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 Williston One-Name Study

Henry Wollaston, of Waltham

Male - 1670


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  • Name Henry Wollaston 
    Suffix of Waltham 
    Gender Male 
    Died Feb 1670  Waltham Find all individuals with events at this location 
    Buried 17 Feb 1669 Waltham Abbey, Essex, England Find all individuals with events at this location 
    Person ID I74  Wollaston
    Last Modified 8 Aug 2016 

    Father Henry Wollaston, of Waltham,   b. 1547,   d. 22 Nov 1616  (Age 69 years) 
    Mother Alice Wollaston 
    Family ID F19  Group Sheet  |  Family Chart

    Family Ursula Foxe,   d. Apr 1670 
    Married 29 Apr 1617  Waltham Abbey Find all individuals with events at this location 
    Children 
     1. Edward Wollaston,   b. FRIDAY 15 Jun 1621, Waltham Find all individuals with events at this location,   d. 12 Feb 1652  (Age ~ 30 years)
     2. Anne Wollaston,   b. Tuesday 18th Feb. 1623, her father's house of Fishers Find all individuals with events at this location
    +3. Capt Henry Wollaston, of Waltham,   b. 15 Feb 1626, Fishers Find all individuals with events at this location,   d. Mar 1678, Waltham Find all individuals with events at this location  (Age 52 years)
     4. Ursula Wollaston,   b. Apr 1628
     5. Thomas Wollaston,   b. Sep 1629,   d. Sep 1632  (Age ~ 3 years)
     6. Elizabeth Wollaston,   b. Dec 1630
     7. Samuel Wollaston,   b. Aug 1632, Waltham Abbey Find all individuals with events at this location
    Last Modified 8 Aug 2016 
    Family ID F24  Group Sheet  |  Family Chart

  • Notes 
    • HENRY WOLLASTON, the only son of his father's second marriage, succeeded
      to his father's estate at Waltham Abbey. He also inherited six freehold houses in .
      Lawrence Pountney-lane, one of which was purchased by his father from John
      Robinson in 1600 and another from Richard Butler in 1606. He married
      at Waltham Abbey, on 29th April 1617, Ursula, the eldest daughter of Dr.
      Samuel Foxe of WarHes Park in that parish, who was the eldest son of John
      Foxe the Martyrologist. It was agreed on the marriage that Henry and his wife
      should have their board for three years at Warlies; and it was not until May 1620
      that they went to keep house at Fishers. In the mean while Henry had sold,
      by deed dated 4th Sept. 1618, two of his houses in Lawrence Pountney-lane to
      Simon Wood, merchant taylor of London. His four remaining houses were sold
      for 1080L. on 20th Nov. 1646 to Peter Matthews and William Van Brugh, merchants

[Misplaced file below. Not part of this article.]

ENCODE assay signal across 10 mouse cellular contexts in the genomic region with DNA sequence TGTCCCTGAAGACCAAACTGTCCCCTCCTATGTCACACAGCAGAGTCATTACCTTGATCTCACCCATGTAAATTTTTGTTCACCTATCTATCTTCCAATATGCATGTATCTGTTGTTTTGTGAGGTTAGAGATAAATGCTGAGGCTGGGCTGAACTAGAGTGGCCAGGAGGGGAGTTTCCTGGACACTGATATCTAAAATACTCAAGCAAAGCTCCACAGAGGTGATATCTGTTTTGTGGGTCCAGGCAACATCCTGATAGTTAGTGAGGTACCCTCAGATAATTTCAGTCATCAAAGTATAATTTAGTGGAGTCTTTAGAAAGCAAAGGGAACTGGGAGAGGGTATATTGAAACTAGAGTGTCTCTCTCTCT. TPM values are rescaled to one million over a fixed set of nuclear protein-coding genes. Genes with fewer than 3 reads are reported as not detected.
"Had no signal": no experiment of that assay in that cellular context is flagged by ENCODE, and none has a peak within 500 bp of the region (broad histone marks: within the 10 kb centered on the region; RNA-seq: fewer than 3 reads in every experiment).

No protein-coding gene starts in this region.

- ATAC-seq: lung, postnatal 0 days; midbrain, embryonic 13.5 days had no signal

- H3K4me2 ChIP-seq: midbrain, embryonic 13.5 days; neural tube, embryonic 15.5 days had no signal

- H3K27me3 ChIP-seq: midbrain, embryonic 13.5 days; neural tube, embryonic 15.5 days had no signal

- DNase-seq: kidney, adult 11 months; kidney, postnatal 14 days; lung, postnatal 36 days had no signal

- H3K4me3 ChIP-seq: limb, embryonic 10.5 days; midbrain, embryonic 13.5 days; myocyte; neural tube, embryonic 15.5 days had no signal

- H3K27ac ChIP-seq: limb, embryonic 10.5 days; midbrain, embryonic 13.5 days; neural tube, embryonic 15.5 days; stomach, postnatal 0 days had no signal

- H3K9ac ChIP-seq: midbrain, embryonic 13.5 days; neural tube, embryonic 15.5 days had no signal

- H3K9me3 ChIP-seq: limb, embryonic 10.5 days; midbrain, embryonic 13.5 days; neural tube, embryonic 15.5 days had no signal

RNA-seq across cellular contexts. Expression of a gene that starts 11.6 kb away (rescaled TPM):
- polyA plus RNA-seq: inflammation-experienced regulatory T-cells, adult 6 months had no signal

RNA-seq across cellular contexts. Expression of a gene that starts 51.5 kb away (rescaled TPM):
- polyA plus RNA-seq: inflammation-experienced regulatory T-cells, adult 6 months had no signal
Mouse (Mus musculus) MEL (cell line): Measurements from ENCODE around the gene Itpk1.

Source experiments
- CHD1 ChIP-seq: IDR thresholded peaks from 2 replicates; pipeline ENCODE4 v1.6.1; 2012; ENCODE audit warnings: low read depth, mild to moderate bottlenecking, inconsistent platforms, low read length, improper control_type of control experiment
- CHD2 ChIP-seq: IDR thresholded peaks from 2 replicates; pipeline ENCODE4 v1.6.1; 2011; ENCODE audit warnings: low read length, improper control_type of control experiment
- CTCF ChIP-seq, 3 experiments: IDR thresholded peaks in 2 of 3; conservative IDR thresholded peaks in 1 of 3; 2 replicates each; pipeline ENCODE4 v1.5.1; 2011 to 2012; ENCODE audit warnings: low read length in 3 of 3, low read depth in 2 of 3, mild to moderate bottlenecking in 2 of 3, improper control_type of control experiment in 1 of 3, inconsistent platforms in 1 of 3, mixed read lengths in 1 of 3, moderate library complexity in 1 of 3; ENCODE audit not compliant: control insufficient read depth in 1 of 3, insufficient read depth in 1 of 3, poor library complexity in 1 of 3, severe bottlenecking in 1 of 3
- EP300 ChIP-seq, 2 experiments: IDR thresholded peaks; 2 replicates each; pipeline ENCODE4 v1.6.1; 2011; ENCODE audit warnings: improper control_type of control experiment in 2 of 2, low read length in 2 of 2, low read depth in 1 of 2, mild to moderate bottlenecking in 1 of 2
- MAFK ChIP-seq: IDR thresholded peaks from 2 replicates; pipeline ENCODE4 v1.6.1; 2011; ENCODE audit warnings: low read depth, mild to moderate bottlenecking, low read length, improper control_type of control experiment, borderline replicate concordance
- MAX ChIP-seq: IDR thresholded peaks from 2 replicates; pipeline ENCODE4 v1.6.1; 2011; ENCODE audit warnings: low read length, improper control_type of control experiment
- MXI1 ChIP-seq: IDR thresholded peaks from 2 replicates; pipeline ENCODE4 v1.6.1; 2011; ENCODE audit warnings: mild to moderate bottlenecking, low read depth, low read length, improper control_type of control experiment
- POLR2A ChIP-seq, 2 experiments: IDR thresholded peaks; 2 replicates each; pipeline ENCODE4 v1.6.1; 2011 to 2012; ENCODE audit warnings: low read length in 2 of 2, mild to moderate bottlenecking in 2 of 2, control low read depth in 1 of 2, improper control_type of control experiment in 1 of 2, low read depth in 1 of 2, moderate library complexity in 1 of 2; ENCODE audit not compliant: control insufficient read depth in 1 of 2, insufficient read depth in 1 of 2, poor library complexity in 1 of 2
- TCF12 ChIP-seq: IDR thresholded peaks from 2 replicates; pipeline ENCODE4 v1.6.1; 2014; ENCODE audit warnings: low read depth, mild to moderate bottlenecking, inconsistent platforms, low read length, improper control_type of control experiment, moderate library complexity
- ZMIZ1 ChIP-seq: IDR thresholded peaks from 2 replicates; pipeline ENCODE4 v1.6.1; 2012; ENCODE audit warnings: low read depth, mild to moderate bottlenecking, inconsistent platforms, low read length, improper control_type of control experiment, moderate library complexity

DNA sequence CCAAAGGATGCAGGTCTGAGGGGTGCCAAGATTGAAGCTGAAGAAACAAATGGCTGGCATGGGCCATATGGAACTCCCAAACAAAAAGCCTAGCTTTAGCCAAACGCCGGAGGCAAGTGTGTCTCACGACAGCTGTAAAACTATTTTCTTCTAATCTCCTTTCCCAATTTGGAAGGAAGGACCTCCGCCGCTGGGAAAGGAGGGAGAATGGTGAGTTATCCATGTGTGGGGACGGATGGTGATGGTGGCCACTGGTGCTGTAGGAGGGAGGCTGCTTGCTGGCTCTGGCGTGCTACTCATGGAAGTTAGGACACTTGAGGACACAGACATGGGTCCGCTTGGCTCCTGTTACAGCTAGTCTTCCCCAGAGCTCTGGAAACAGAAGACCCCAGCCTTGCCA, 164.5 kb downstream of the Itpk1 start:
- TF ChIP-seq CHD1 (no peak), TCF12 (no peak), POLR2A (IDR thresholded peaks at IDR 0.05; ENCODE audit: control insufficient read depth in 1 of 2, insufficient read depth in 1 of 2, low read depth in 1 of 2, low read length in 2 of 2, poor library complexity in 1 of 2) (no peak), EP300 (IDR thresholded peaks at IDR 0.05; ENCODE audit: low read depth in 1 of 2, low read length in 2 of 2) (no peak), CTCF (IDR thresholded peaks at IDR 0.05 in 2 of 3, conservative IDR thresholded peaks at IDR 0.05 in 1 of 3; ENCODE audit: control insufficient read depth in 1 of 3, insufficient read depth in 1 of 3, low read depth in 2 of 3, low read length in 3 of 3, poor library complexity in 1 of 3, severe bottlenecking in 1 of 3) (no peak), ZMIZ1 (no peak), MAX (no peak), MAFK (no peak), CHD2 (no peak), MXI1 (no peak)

of London, when his wife Ursula concurred in the sale and was party to the
      fine levied in Easter term 23 Charles I.

      Henry was a Justice of the Peace both during the Commonwealth and after the
      Restoration, and his name is appended to nearly every contract of marriage in
      Waltham Abbey RegiSter between 1653 and 1657. He entered his pedigree at
      the Visitation of Essex:in 1664, and was buried at Waltham Abbey on 17th
      Feb. 1669-70. His widow Ursula survived him only seven weeks, and was
      buried near him on 11th April 1670. They had issue seven children, who
      were all baptized at Waltham Abbey.
    • Story: From World Wide Wollastons

      In 1618 Henry sold two of the houses he inherited from his father in the parish St Lawrence, Eastcheap in the City of London and in 1646 the remaining four houses were sold for £1,080.It was agreed in the marriage settlement that Henry and his wife should live with his father-in-law in Waltham for three years after the marriage. In 1620 at the end of the three years he went to live at Fishers Green, a house in Waltham, which also he inherited from his father. He was a man of very high position in Waltham and was a Justice of the Peace for Essex during the reign of Charles I, the Commonwealth and after the Restoration. His name is appended to nearly every contract ofmarriage in Waltham Abbey register between 1653 and 1657. The reason for this is that, owing to the shortage of clergymen during the Civil War, Justices of the Peace were authorised by law to effect marriages. In1651 he gave £1 towards purchasing buckets, ladders and firehooks for dealing with fires; and in 1668 he and Sir Richard Willis, Bart., successfully petitioned the King for permission to collect money for the repair ofWaltham Abbey. His bust in Waltham Abbey was damaged in December 2002 by a mentally disturbed person.